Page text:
Depression in the African American Community


According to Healthline, 80 percent of individuals affected by depression do not receive any treatment. The Association for University and College Counseling Center Directors reported that 36.4% of college students experienced some level of depression in 2013.


Depression is the number one reason students drop out of college. Just like at majority school, North Carolina A&T has counseling services that can compare.


Counseling Services provides personal counseling, academic skills training, career appraisals, testing/assessments, consultations, collegiate recovery community (CRC), groups, as well as outreach and practicums and internships for graduate students.


Though many students may not walk physically into their office, Dr. Vivian Barnette, executive director of Counseling Services, spoke of how outreach programs is a treatment modality and one of their pillars.


She wants the word ‘counseling services’ to be used as a household word. Most students who seek help in counseling services tend not to come on their own. “I met with about 5 students this week, who came from referrals,” said Dr. Barnette. She said it is quite popular to see that.


Thousands of college students across the nation are silently suffering from depression and anxiety, but a new four-question survey developed at Ball State University in Indiana could help young people screen for issues that often lead to academic failure and social dysfunction.


The Psychometric Properties of PHQ-4 Depression and Anxiety Screening Scale Among College Students, which assessed 934 college students and their psychosocial characteristics, to discover that about 10 percent of students reported having depression and 20 percent reported having anxiety diagnosed by a healthcare professional within the past year.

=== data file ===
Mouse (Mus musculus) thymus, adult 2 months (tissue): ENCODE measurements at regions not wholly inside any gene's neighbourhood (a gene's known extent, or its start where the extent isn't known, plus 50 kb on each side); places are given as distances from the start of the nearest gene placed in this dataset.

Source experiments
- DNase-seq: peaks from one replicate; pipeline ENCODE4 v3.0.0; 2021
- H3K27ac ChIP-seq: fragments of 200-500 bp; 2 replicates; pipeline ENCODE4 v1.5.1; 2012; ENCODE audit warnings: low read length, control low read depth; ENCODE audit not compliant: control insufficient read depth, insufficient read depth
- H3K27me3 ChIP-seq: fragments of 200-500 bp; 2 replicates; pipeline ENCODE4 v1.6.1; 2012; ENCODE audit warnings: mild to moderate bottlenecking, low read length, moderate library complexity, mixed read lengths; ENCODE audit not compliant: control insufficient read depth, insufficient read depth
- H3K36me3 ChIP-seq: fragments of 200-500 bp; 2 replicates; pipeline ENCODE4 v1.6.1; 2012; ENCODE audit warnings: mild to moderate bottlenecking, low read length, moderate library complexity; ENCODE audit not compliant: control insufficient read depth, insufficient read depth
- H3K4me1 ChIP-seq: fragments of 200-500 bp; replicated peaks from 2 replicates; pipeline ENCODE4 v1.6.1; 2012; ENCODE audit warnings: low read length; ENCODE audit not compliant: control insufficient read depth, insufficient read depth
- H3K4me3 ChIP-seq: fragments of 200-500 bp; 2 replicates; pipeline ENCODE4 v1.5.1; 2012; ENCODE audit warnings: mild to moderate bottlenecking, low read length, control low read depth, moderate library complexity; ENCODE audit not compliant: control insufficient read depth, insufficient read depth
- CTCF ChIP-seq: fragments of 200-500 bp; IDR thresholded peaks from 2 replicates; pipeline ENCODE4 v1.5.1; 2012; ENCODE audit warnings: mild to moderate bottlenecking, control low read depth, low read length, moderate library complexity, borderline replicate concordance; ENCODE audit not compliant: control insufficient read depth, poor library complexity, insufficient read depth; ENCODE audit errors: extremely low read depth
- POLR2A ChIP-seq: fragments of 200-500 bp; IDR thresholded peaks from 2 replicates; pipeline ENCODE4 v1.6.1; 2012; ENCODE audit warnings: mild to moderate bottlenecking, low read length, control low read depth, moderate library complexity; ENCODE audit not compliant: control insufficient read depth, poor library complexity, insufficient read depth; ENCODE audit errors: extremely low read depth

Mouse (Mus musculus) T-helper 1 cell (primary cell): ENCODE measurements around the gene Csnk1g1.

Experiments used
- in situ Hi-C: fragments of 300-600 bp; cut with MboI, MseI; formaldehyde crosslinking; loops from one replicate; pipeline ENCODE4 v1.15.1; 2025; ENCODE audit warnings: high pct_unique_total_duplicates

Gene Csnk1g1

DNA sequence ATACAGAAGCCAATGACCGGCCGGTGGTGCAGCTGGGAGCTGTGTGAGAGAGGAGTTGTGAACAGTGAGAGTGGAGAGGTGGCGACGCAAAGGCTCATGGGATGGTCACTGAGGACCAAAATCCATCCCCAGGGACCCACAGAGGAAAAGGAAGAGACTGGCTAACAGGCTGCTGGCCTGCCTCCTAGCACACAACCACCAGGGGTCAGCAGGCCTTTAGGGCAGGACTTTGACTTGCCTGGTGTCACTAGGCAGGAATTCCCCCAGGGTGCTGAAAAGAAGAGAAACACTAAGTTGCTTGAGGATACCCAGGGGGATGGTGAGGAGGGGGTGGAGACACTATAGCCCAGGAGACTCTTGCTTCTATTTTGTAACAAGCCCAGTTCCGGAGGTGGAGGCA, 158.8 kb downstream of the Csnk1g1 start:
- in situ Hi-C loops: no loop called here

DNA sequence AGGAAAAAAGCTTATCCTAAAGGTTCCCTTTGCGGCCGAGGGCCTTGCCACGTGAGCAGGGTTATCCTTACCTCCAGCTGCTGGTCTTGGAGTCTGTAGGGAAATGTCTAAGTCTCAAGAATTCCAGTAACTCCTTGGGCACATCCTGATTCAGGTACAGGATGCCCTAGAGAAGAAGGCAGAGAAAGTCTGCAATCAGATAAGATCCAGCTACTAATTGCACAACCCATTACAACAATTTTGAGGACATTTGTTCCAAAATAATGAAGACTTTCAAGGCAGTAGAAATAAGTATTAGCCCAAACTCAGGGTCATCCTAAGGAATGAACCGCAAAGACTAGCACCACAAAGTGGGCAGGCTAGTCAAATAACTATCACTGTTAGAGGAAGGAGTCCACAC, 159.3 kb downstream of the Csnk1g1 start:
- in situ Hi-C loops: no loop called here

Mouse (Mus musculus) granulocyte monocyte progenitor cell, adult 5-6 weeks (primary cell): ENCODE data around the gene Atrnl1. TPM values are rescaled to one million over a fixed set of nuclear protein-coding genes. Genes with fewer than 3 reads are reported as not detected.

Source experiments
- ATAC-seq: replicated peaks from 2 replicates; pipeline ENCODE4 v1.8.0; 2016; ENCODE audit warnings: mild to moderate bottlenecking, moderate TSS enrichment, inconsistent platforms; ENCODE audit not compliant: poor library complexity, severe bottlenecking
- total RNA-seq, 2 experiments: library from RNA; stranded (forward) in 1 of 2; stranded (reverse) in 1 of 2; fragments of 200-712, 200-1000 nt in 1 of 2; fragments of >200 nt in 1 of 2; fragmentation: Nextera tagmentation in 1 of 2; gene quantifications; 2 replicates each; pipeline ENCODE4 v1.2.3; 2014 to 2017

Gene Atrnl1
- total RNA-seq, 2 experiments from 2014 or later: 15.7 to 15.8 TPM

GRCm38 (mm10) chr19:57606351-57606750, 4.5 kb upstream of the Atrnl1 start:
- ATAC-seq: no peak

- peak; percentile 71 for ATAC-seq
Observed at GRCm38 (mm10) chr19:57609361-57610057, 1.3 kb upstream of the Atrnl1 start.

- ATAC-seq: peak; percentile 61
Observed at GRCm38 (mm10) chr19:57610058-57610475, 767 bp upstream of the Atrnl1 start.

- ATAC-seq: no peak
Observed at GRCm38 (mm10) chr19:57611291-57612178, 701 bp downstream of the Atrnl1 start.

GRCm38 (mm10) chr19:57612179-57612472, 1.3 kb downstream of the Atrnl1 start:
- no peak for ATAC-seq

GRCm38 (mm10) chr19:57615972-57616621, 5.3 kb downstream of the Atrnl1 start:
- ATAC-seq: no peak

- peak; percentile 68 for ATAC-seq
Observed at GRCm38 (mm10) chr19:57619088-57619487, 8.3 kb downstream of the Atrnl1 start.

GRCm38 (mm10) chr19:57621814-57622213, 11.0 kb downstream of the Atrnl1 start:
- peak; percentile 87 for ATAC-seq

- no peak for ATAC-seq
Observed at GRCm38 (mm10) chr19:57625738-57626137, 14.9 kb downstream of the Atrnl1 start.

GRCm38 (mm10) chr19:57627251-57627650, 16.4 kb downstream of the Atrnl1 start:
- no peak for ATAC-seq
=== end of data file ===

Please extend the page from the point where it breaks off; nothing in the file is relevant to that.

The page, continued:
The study, the first of its type, was recently published in the Archives of Psychiatric Nursing.


“Among the many reasons for under diagnoses of depression and anxiety in college students, a prominent reason is the lack of reliable, efficient and time-saving way to screen for these mental health issues,” said Jagdish Khubchandani, a community health education professor at Ball State University. “Unfortunately, majority of the youth do not get timely treatment for mental health issues due to lack of diagnosis and even if they get treatment, it is inadequate or not disorder specific.”


U.S. Department of Health and Human Services released a national recommendation in February calling for routine screening for depression in adolescents and young adults.


Dr. Barnette stresses to students that success comes from proper self-care which is dependent on a person’s mental health.


Khubchandani and several colleagues developed a brief survey (see at the end of this article) to diagnose anxiety and depression and tested the survey properties. The students were given a 4-item survey to predict depression (2 questions) or anxiety (2 questions).


Researchers found the survey has 81 percent of successfully diagnosing anxiety and depression.


“Our 4-item survey is a valid, reliable, and efficient way to diagnose students with depression and anxiety,” Khubchandani said. “Timely detection may help students take steps to seek treatment and prevent future risk of health and social problems.”


The research team suggests usage of a 2-tier approach to screening and management of depression in college students. In the first step, students complete a brief screening questionnaire. Newer underclassmen could be assessed as part of freshman/transfer orientation programming or through a residence-life based initiative. To capture assessments of upper-classmen, a university’s counseling services could annually administer the questionnaire.


Khubchandani said students yielding positive scores on the brief screening questionnaire could be administered a more detailed and comprehensive screening tool for depression and anxiety.


If a student were to test positive on the longer versions of the screening tools, the healthcare provider would then discuss the results with the student, confirm a working diagnosis and create an action plan for treatment or referral, he said.


Though the same test is not used at A&T, students who think they are suffering from depression should seek help from counseling services. Students can contact them at 336.334.7727.


“Within my 9 years of working at A&T, I have seen major improvements in how this campus utilizes our services,” said Dr. Barnette.



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